This module implements a gradient or "steepest-descent" search. Given a function $$f$$ which operates on a vector$$\vec{x} = [x_0,x_1,\ldots,x_{N-1}]^T$$ of $$N$$ parameters, the gradient search method seeks to find the optimum $$\vec{x}$$ which minimizes $$f(\vec{x})$$ .

### Theory∞

The gradient search is an iterative method and adjusts $$\vec{x}$$ proportional to the negative of the gradient of $$f$$ evaluated at the current location. The vector $$\vec{x}$$ is adjusted by

$$\Delta \vec{x}[n+1] = -\gamma[n] \nabla f(\vec{x}[n])$$

where $$\gamma[n]$$ is the step size and$$\nabla f(\vec{x}[n])$$ is the gradient of $$f$$ at $$\vec{x}$$ , at the $$n^{th}$$ iteration. The gradient is a vector field which points to the greatest rate of increase, and is computed at $$\vec{x}$$ as

$$\nabla f(\vec{x}) = \left( \frac{\partial f}{\partial x_0}, \frac{\partial f}{\partial x_1}, \ldots, \frac{\partial f}{\partial x_{N-1}} \right)$$

In most non-linear optimization problems, $$\nabla f(\vec{x})$$ is not known, and must be approximated for each value of $$\vec{x}[n]$$ using the finite element method. The partial derivative of the $$k^{th}$$ component is estimated by computing the slope of $$f$$ when $$x_k$$ is increased by a small amount $$\Delta$$ while holding all other elements of $$\vec{x}$$ constant. This process is repeated for all elements in $$\vec{x}$$ to compute the gradient vector. Mathematically, the $$k^{th}$$ component of the gradient is approximated by

$$\frac{\partial f(\vec{x})}{\partial x_k} \approx \frac{f(x_0,\ldots,x_k+\Delta,\ldots,x_{N-1}) - f(\vec{x})}{\Delta}$$

Once $$\nabla f(\vec{x}[n])$$ is known, $$\Delta\vec{x}[n+1]$$ is computed and the optimizing vector is updated via

$$\vec{x}[n+1] = \vec{x}[n] + \Delta\vec{x}[n+1]$$

### Momentum constant∞

When $$f(\vec{x})$$ is flat (i.e. $$\nabla f(\vec{x})\approx \vec{0}$$ ), convergence will be slow. This effect can be mitigated by permitting the update vector equation to retain a small portion of the previous step vector. The updated vector at time $$n+1$$ is

$$\vec{x}[n+1] = \vec{x}[n] + \Delta\vec{x}[n+1] + \alpha\Delta\vec{x}[n]$$

where $$\Delta\vec{x} = \vec{0}$$ . The effective update at time $$n+1$$ is

$$\vec{x}[n+1] = \sum_{k=0}^{n+1}{\alpha^{k}\Delta\vec{x}[n+1-k]}$$

which is stable only for $$0 \le \alpha \lt 1$$ . For flat regions, the gradient vector $$\nabla f(\vec{x})$$ is approximately a constant $$\Delta\vec{x}$$ , and $$\vec{x}[n]$$ therefore becomes a geometric series converging to $$\Delta\vec{x}/(1-\alpha)$$ . This accelerates the algorithm across relatively flat regions of $$f$$ . The momentum constant additionally adds some stability for regions where the gradient method tends to oscillate, such as steep valleys in $$f$$ .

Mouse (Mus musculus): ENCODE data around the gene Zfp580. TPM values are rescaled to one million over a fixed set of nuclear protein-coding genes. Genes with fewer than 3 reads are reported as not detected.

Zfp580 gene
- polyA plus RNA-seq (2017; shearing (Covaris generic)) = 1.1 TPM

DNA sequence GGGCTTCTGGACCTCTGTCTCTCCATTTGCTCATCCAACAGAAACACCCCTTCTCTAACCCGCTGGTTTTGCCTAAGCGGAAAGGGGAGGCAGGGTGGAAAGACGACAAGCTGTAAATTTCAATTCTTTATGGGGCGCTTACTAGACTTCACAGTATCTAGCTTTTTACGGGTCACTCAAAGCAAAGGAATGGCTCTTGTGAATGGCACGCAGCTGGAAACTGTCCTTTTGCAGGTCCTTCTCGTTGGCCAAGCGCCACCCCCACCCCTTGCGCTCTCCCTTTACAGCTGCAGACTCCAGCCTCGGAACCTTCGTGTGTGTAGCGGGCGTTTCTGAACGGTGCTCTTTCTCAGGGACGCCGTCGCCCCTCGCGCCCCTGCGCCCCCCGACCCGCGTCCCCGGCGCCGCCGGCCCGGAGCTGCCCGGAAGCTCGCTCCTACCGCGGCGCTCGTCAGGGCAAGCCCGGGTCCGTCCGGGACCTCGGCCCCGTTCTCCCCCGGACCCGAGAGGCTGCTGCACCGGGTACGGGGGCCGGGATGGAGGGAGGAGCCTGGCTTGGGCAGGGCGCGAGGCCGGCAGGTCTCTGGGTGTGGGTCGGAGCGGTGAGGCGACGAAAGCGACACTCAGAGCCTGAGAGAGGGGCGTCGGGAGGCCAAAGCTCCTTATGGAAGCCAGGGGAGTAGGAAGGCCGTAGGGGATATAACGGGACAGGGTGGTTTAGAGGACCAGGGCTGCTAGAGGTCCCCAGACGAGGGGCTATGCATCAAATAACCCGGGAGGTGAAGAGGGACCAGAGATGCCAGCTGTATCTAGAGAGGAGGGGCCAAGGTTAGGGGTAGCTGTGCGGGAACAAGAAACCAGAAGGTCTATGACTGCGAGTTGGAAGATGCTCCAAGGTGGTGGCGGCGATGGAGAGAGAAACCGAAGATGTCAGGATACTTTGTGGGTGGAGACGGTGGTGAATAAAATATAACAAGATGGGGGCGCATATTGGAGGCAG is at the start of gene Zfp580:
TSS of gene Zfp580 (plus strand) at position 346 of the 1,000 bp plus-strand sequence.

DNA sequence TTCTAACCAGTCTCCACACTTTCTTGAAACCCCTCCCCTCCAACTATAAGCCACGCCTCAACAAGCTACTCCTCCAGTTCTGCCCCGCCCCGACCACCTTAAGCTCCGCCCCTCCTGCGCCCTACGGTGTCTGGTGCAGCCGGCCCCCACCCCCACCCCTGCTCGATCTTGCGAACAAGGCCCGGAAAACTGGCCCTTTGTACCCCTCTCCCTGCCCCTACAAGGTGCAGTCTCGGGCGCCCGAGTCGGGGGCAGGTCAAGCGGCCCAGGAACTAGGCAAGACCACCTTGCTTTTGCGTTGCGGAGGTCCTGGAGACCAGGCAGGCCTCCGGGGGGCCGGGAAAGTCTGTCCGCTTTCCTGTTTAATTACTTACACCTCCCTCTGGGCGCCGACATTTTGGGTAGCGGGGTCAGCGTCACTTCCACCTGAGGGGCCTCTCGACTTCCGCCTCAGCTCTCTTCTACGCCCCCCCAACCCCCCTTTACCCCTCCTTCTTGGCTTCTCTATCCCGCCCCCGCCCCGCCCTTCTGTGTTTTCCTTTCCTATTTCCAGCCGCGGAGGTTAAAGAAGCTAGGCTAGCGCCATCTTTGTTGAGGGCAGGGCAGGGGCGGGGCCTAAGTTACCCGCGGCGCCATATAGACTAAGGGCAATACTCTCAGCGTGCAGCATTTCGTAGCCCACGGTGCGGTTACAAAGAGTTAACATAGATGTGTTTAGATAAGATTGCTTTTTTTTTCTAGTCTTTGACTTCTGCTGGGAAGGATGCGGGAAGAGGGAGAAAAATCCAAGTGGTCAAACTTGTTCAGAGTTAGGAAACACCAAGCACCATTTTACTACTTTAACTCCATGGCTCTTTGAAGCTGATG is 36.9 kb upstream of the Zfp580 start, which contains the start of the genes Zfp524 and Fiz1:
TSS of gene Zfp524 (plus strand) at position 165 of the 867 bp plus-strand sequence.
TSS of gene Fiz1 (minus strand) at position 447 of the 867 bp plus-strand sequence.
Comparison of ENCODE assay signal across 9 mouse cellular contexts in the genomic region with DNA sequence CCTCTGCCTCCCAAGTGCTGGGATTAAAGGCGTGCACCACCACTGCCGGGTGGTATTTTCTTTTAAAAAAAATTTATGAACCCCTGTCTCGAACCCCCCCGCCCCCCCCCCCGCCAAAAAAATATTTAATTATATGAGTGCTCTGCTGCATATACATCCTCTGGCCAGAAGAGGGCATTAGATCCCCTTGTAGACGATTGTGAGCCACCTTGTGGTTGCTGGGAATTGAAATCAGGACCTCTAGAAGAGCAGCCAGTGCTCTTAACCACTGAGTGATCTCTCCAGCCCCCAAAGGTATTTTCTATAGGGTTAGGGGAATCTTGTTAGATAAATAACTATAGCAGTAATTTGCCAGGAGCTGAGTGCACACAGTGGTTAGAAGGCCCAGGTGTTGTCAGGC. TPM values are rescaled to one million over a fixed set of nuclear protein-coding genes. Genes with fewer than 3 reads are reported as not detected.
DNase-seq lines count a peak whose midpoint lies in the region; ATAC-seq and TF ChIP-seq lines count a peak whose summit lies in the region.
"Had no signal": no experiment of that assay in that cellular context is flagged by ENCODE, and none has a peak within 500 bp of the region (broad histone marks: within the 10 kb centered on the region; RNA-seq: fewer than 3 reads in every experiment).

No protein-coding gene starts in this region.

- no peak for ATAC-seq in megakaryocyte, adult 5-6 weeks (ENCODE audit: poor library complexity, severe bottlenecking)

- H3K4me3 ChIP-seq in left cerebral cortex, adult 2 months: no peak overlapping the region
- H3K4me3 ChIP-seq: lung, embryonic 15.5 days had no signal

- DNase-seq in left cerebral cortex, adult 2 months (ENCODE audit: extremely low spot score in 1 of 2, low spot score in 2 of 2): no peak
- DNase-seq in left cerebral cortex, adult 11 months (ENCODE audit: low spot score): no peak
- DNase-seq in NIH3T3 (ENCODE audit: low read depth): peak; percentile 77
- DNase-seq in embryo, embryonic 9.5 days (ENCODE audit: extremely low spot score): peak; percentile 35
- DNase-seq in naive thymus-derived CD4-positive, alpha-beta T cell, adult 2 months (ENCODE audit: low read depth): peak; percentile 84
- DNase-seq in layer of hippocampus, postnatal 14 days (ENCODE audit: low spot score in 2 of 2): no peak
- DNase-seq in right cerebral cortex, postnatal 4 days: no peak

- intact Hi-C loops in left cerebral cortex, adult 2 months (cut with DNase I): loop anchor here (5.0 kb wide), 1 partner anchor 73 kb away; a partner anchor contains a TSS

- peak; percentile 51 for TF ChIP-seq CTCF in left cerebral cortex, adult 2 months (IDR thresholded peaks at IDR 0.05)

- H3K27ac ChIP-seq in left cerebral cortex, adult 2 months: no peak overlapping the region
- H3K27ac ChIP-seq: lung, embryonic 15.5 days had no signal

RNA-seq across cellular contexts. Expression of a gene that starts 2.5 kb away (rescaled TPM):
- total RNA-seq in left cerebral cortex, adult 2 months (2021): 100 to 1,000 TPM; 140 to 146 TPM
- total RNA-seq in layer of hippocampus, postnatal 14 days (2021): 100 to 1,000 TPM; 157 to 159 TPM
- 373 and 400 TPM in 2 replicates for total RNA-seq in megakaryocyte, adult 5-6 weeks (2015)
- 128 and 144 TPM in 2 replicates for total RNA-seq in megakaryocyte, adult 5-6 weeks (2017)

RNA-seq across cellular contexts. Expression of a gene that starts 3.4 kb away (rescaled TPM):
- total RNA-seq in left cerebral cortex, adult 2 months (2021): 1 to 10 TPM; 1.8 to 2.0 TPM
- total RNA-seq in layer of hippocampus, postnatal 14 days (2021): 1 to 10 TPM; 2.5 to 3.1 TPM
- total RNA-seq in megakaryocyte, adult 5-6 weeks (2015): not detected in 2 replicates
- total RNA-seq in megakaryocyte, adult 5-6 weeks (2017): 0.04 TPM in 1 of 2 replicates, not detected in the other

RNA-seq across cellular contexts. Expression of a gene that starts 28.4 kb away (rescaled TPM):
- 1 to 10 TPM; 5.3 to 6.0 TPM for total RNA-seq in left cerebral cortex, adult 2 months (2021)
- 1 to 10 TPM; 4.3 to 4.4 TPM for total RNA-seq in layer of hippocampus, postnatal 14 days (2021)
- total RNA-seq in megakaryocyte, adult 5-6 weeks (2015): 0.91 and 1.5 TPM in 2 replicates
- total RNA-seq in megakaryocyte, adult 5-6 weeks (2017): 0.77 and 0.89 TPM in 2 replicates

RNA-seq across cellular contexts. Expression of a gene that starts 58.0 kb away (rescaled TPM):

In liquid , the gradient is normalized to unity (orthonormal). That is $$\|\nabla f(\vec{x}[n])\|=1$$ . Furthermore, $$\gamma$$ is slightly reduced each epoch by a multiplier $$\mu$$

$$\gamma[n+1] = \mu \gamma[n]$$

This helps improve stability and convergence over regions where the algorithm might oscillate due to steep values of $$f$$ .

### Interface∞

Here is a summary of the parameters used in the gradient search algorithm and their default values:

• $$\Delta$$ : step size in computing the gradient (default $$10^{-6}$$ )
• $$\gamma$$ : step size in updating $$\vec{x}[n]$$ (default 0.002)
• $$\alpha$$ : momentum constant (default 0.1)
• $$\mu$$

Here is the basic interface to the gradsearch object:

• gradsearch_create(*userdata,*v,n,utility,min/max,*props) creates a gradient search object designed to optimize an $$n$$ -point vector $$\vec{v}$$ . The user-defined utility function and userdata structures define the search, as well as the min/max flag which can be either LIQUID_OPTIM_MINIMIZE or LIQUID_OPTIM_MAXIMIZE . Finally, the search is parametrized by the props structure; if set to NULL the defaults will be used. When run the gradsearch object will update the "optimal" value in the input vector $$\vec{v}$$ specified during create() .
• gradsearch_step(q) steps through a single iteration of the gradient search. The result is stored in the original input vector $$\vec{v}$$ specified during the create() method.
• gradsearch_execute(q,n,target_utility) runs multiple iterations of the search algorithm, stopping after either $$n$$ iterations or if the target utility is met.

Here is an example of how the gradient_search is used:

#include <liquid/liquid.h>

// user-defined utility callback function
float myutility(void * _userdata, float * _v, unsigned int _n)
{
float u = 0.0f;
unsigned int i;
for (i=0; i<_n; i++)
u += _v[i] * _v[i];
return u;
}

int main() {
unsigned int num_parameters = 8;    // search dimensionality
unsigned int num_iterations = 100;  // number of iterations to run
float target_utility = 0.01f;       // target utility

float v[num_parameters];            // optimum vector

// ... intialize v ...

v,
num_parameters,
&myutility,
LIQUID_OPTIM_MINIMIZE);

// execute batch search Figure [fig-optim-gradsearch]. gradsearch performance for 2-parameter Rosenbrock function $$f(x,y) = (1-x)^2 + 100(y-x^2)^2$$ with a starting point of $$(x_0,y_0)=(-0.1,1.4)$$ . The minimum is located at $$(1,1)$$ .
[ref:fig-optim-gradsearch] depicts the performance of the gradient search for the Rosenbrock function, defined as$$f(x,y) = (1-x)^2 + 100(y-x^2)^2$$ for input parameters $$x$$ and $$y$$ . The Rosenbrock function has a minimum at $$(x,y)=(1,1)$$ ; however the minimum lies in a deep valley which can be difficult to navigate. From the figure it is apparent that finding the valley is trivial, but convergence to the minimum is slow.